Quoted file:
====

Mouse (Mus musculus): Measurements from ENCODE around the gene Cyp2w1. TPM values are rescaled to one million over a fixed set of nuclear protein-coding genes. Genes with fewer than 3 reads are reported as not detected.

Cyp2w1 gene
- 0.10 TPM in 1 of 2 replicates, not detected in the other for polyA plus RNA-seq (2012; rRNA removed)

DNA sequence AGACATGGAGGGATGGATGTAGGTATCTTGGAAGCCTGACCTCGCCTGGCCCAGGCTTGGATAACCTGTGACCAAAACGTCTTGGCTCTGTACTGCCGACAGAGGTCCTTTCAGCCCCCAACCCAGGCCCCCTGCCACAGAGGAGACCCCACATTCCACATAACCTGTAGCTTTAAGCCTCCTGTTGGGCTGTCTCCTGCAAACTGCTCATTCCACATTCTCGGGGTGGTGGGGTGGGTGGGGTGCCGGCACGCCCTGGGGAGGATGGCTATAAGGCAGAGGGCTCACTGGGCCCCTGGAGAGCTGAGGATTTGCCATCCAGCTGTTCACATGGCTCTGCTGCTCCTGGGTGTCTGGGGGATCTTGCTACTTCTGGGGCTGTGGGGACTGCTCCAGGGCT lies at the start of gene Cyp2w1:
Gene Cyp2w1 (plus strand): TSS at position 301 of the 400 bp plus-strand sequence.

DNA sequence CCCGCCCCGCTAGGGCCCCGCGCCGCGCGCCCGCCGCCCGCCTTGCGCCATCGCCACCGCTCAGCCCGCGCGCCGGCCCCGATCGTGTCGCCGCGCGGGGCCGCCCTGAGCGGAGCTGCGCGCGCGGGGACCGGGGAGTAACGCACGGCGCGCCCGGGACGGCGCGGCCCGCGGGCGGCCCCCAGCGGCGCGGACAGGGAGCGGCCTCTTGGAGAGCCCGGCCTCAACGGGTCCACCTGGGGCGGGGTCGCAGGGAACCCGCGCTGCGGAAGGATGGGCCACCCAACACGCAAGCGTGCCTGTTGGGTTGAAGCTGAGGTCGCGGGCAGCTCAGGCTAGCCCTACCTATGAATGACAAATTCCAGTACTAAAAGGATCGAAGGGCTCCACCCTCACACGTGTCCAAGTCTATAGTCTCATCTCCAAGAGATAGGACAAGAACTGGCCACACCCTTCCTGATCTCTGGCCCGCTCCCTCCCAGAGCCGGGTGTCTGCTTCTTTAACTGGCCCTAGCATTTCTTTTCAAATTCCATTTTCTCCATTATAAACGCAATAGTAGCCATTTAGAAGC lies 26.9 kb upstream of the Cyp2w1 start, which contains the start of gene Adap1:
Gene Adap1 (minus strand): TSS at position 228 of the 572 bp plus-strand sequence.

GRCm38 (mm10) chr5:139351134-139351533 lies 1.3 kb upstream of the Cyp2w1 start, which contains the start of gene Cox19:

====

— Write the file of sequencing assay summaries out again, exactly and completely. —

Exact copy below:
Mouse (Mus musculus): Measurements from ENCODE around the gene Cyp2w1. TPM values are rescaled to one million over a fixed set of nuclear protein-coding genes. Genes with fewer than 3 reads are reported as not detected.

Cyp2w1 gene
- 0.10 TPM in 1 of 2 replicates, not detected in the other for polyA plus RNA-seq (2012; rRNA removed)

DNA sequence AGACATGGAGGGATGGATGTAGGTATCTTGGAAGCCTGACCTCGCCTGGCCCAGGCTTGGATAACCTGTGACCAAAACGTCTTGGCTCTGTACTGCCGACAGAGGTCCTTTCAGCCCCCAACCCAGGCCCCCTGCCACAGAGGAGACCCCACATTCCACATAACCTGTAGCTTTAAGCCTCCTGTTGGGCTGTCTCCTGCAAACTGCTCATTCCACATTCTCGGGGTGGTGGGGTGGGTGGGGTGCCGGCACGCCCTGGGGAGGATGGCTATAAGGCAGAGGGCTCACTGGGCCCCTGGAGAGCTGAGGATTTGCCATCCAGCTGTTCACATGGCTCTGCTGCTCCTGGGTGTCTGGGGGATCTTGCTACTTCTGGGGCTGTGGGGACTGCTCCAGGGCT lies at the start of gene Cyp2w1:
Gene Cyp2w1 (plus strand): TSS at position 301 of the 400 bp plus-strand sequence.

DNA sequence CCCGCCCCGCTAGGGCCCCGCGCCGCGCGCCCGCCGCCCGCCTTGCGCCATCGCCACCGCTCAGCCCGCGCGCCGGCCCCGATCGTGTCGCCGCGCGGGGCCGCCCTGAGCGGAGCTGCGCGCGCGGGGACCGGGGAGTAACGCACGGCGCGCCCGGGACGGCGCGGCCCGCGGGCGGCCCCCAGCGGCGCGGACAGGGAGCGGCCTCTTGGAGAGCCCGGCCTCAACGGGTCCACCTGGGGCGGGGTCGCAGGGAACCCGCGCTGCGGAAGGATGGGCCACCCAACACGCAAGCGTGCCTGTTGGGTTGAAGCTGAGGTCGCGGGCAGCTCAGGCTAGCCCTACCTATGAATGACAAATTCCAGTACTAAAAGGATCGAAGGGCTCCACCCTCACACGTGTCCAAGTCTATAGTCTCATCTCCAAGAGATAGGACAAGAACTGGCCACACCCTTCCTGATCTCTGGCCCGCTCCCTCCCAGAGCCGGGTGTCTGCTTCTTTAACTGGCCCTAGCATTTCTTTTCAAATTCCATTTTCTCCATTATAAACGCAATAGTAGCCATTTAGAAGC lies 26.9 kb upstream of the Cyp2w1 start, which contains the start of gene Adap1:
Gene Adap1 (minus strand): TSS at position 228 of the 572 bp plus-strand sequence.

GRCm38 (mm10) chr5:139351134-139351533 lies 1.3 kb upstream of the Cyp2w1 start, which contains the start of gene Cox19: